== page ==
By 11:20 p.m. on Sunday, Splash Mountain no longer displayed on the Disney Genie Tip Board.
Then, on Monday morning, Disney unveiled a new Magic Kingdom site map. It included the future home of Tiana’s Bayou Adventure rather than Splash Mountain.
So, while Disney fans may keep a soft spot in their hearts for Splash Mountain, park officials are clearly ready to move on to the next thing.
Speaking of which…
Preparing for Tiana’s Bayou Adventure
The construction walls are already up at the former Splash Mountain area.
Disney has gone so far as to update the Walt Disney World Railroad dialogue to account for its absence.
Work has already begun on the retheming of Splash Mountain into Tiana’s Bayou Adventure.
As a reminder, this attraction extends the story told in The Princess and the Frog.
One year after the film’s climactic events, Tiana has earned acclaim as a chef and become a respected entrepreneur in New Orleans.
The Disney Princess seeks to celebrate her achievements and throw a party for the locals who have helped her make all her wishes come true.
So, Tiana will host a special gala event for the New Orleans townsfolk. Alas, she needs the perfect dish to cement her status as the best chef in town.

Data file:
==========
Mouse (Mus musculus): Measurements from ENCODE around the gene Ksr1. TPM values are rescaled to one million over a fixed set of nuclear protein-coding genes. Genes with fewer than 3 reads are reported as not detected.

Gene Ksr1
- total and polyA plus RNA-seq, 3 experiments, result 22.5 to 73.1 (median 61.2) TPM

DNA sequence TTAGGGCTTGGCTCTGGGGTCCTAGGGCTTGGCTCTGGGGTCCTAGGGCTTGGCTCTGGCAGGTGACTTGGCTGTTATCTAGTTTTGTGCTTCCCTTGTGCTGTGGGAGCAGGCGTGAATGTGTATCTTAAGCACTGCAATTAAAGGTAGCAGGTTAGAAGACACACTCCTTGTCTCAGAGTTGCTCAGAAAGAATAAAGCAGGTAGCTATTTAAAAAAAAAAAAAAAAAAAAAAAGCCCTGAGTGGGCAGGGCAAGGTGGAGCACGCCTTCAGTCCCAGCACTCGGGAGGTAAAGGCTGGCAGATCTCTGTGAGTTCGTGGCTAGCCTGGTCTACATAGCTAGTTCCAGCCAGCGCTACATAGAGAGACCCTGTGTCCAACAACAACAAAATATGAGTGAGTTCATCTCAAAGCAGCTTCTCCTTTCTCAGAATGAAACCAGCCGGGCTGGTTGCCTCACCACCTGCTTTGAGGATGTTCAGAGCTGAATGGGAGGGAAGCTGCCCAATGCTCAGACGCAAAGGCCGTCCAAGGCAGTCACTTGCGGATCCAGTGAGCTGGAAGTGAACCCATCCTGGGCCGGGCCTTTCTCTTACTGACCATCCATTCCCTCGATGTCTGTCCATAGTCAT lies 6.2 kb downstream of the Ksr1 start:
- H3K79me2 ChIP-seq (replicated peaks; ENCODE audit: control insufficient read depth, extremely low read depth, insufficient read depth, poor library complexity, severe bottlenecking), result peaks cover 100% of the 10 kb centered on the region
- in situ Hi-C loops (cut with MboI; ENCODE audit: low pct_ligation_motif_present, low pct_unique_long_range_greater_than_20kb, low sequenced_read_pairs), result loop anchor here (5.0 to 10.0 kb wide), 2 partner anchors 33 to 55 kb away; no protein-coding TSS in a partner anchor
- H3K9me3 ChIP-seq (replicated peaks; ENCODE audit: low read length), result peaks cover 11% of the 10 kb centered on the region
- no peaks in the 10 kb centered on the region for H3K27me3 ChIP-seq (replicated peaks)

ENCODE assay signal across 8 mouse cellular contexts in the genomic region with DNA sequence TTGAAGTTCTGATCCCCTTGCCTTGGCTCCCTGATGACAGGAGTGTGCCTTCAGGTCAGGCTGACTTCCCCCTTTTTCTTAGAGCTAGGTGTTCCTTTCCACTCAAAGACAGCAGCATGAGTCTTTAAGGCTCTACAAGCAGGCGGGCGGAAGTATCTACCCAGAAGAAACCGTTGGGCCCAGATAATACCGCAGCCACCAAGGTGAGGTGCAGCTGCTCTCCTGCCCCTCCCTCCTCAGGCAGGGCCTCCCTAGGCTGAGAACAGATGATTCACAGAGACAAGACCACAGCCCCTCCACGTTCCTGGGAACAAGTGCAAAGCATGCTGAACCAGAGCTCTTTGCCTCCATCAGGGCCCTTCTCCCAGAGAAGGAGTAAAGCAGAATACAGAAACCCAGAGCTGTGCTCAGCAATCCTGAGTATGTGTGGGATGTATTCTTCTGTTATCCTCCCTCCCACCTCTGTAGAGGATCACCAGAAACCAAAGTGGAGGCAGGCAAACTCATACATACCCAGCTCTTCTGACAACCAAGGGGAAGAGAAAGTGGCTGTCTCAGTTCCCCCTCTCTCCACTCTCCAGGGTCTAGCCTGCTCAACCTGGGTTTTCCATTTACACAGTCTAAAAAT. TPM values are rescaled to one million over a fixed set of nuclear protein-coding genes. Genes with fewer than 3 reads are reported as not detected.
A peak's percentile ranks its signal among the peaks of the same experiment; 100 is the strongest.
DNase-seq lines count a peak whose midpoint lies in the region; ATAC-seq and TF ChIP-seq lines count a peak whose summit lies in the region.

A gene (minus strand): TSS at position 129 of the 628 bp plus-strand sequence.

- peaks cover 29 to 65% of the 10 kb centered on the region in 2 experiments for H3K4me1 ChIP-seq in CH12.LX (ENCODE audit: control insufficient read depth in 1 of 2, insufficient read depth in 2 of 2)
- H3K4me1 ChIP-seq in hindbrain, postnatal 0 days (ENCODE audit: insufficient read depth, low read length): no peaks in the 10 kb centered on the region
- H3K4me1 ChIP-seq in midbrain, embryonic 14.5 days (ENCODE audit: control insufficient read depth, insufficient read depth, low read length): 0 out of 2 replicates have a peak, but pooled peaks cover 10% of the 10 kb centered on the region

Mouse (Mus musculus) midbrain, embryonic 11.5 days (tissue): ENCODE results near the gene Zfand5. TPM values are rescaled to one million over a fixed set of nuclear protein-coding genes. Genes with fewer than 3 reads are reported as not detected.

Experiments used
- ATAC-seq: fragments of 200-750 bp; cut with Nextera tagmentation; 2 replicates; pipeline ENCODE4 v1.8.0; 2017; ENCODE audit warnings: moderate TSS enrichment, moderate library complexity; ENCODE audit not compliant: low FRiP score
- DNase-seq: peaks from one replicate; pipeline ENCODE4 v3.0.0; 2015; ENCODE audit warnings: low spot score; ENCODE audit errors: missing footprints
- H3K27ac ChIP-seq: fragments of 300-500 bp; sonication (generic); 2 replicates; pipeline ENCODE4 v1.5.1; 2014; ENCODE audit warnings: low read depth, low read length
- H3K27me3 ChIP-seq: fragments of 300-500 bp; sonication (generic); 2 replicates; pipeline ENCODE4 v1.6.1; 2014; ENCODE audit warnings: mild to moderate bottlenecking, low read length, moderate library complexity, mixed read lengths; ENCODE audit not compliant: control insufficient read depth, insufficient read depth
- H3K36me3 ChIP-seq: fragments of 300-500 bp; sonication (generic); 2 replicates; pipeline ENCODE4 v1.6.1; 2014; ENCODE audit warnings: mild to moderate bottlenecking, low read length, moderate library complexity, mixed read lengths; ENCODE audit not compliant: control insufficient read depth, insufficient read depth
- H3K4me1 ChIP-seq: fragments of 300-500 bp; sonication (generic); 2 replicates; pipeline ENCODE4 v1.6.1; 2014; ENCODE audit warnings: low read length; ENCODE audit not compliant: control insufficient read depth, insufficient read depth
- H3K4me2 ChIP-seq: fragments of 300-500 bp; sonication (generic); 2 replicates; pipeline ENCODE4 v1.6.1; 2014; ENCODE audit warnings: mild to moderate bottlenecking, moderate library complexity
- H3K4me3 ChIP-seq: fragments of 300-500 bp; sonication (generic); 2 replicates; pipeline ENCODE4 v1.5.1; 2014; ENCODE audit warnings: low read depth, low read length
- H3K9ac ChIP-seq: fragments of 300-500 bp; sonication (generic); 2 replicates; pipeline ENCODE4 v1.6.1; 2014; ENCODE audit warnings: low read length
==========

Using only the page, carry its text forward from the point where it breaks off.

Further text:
Wouldn’t you know it? Tiana is missing an ingredient that she can only find in the bayou.
For this reason, our heroine returns to the place we saw in The Princess and the Frog. Fittingly, several familiar faces like Louis and Mama Odie appear as well.
In fact, I’m trying to figure out how Disney will bring back Dr. Facilier for this ride. He’s too essential to the film’s plot to leave out, right?
Anyway, Disney has adjusted its park offerings to account for the absence of Splash Mountain.
Pete’s Silly Sideshow at Storybook Circus and the character greeting at Ariel’s Grotto both returned this month.
Meanwhile, Enchanted Tales with Belle will reopen on February 19th.
Disney’s strategy appears to be pushing guests to the eastern side of Magic Kingdom, where they’re less likely to notice Splash Mountain’s absence.
What’s Next for Splash Mountain?
The Disney100 event starts on January 27th. Park officials have no interest in anything resembling negative publicity during the early days of this event.
As such, Splash Mountain likely remains open at Disneyland until at least early March. That’s the timeframe for the reopening of Mickey’s Toontown.
I suspect that Disney will take the same approach with Disneyland as it did with Magic Kingdom.
Once Mickey & Minnie’s Runaway Railway and Mickey’s Toontown are open, guests will flock to the new amenities.
Then, Disneyland can close Splash Mountain for good. However, some speculation online suggests that an announcement could be forthcoming soon.
If so, we’ll update you so that you’ll have plenty of time to book a quick Disney trip.
Theoretically, Disneyland shouldn’t require as much time to re-theme Splash Mountain as Magic Kingdom since the latter attraction is 10 percent longer.
I presume that’s the reason why Disney can allow Splash Mountain to remain open for more time at Disneyland.
Still, if you’re looking to ride Splash Mountain one more time, you should act fast. It legitimately could close any day.